The Radio Dept.: Running Out of Love

Follow by Email
Facebook
Facebook
INSTAGRAM
RSS

 

the-radio-dept

“I think the new Radio Dept. record is one of the most fascinating documents of a band simply using their craft to express their concern for the borderline-atrocious level in which their home country is currently existing.”

The always intriguing Swedish outfit, led by Johan Duncanson and Martin Larsson, has somehow managed to make each one of their four LP’s sound completely of their own carving and image, despite never including any sort of alterations in sound and instrumental lineup. Rabid fans might say that it can be a struggle to wait consistently longer between releases, but the phrase “worth the wait” tends to come into play with The Radio Dept. every single time. After a few slow-burn listens into Running Out of Love, it is absolutely no exception to this rule.
The term “political album” is such a prevalent thing in today’s day and age, but it’s a touchy subject for me when it comes to enjoying a record. I’m certainly not against the idea of artists across all corners of the world making a statement on some of the frightening directions their respective countries are taking them, but there does seem to be some artists trying for a grab at easy exposure and popularity in this moment by slapping the word “political” on their work. There needs to be some sort of weight behind an overall theme, but it also can’t be so abrasive with its message to the point where the music takes a backseat in favor of demanding that we agree with the political voice on display, like we’re attending a lecture.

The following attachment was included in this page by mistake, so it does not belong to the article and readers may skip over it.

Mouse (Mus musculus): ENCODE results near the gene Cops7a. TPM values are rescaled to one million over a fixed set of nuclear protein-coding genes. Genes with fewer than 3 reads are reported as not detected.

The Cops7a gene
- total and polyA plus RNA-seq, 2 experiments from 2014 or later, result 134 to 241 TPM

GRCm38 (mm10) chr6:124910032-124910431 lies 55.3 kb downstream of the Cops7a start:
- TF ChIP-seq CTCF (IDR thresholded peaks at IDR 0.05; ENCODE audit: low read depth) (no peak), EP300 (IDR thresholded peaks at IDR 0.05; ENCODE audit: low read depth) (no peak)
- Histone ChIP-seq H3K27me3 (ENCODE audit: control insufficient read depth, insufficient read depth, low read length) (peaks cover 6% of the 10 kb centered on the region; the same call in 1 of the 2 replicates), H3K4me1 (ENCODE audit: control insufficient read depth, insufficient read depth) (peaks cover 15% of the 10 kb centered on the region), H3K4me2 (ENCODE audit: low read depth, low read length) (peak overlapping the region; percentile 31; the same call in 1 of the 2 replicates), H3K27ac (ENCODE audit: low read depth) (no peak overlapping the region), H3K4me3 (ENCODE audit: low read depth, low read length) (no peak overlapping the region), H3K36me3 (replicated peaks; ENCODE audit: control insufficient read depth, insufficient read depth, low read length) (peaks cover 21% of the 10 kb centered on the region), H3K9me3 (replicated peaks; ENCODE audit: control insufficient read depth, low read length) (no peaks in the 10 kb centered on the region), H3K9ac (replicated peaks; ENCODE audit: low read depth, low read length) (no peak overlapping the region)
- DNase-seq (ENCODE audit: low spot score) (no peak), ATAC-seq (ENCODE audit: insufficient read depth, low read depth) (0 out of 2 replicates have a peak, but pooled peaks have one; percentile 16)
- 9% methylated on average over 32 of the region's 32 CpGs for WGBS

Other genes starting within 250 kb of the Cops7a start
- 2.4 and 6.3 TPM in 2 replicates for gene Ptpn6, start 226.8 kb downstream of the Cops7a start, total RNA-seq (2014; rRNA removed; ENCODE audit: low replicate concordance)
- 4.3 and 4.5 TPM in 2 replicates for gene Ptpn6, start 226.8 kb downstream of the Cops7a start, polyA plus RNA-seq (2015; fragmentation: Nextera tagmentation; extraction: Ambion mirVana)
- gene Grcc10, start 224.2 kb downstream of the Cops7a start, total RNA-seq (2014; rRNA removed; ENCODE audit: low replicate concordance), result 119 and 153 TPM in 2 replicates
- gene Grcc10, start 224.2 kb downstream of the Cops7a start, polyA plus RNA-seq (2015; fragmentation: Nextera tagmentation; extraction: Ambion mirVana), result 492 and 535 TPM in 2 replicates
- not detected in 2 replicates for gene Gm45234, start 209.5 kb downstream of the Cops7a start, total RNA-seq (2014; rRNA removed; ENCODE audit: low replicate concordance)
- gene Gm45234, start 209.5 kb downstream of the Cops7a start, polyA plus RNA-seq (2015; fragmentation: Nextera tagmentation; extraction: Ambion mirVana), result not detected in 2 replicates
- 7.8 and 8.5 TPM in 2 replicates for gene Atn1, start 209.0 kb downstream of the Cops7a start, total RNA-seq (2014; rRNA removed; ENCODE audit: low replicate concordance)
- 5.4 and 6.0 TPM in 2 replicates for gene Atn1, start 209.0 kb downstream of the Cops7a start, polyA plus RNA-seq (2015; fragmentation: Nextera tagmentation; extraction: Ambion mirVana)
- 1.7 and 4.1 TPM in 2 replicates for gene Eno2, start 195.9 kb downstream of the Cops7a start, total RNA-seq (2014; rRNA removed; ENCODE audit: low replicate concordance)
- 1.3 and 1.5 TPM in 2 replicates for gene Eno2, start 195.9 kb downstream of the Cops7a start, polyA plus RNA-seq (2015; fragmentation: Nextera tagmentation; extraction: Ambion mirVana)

I’m not of the crowd/mindset that anything political that is released is immediately worthwhile art. There are definitely substantial offerings that should be heard, but there’s also plenty of records in this vein that are “over-acclaimed” if you will, and would never see the type of exposure had they not declared themselves political and/or controversial. With all of that being said, I think the new Radio Dept. record is one of the most fascinating documents of a band simply using their craft to express their concern for the borderline-atrocious level in which their home country is currently existing. “Life in Sweden 2016” is what they have said the album is inspired by, and the tension lies throughout every synth-strain and distortion-lick. Then there are the lyrics, which are observant and straight-forward in their anxiousness:

“If you want something done
get Swedish guns
Take care of someone
get Swedish guns
You need a helping hand?
get Swedish guns
Secure a piece of land
get Swedish guns”

Upon several listens, this seems to be the most cohesive and impressive LP to date from a band that has yet to falter. Running Out of Love combines epic dancy numbers with breezy dream tunes, all amidst a backdrop of warfare and a community in concern for what lies ahead, hoping that heart and goodwill can be resilient in an effort to outlast the hovering evil. The closest they get to hammering a statement home is when the line “committed to the cause” is repeated many times over on the song of the same name, but it never feels forced or magnified above any other cog in the system. It’s an album of personally important viewpoints, but it’s also an entertaining one.

 

Follow by Email
Facebook
Facebook
INSTAGRAM
RSS

Author: Andy Ferguson

Much of who Andy Ferguson has become can be directly attributed to the summer of 1997, when he stumbled upon VHS copies of ‘Swingers’ and ‘Bottle Rocket’, while almost simultaneously becoming introduced to the Dr. Octagon album, ‘Dr. Octagonecologyst’. Living in a small country town in Indiana as a 13 year-old worshipping artists like Kool Keith and Pavement instantly makes one into more than an outcast. Instead of becoming the cliched friendless and depressed shut-in, he embraced the otherworldly culture that these records and films were presenting him.

Share This Post On

Leave a Reply

Like Cinema Spartan? Help spread the word by sharing with your friends!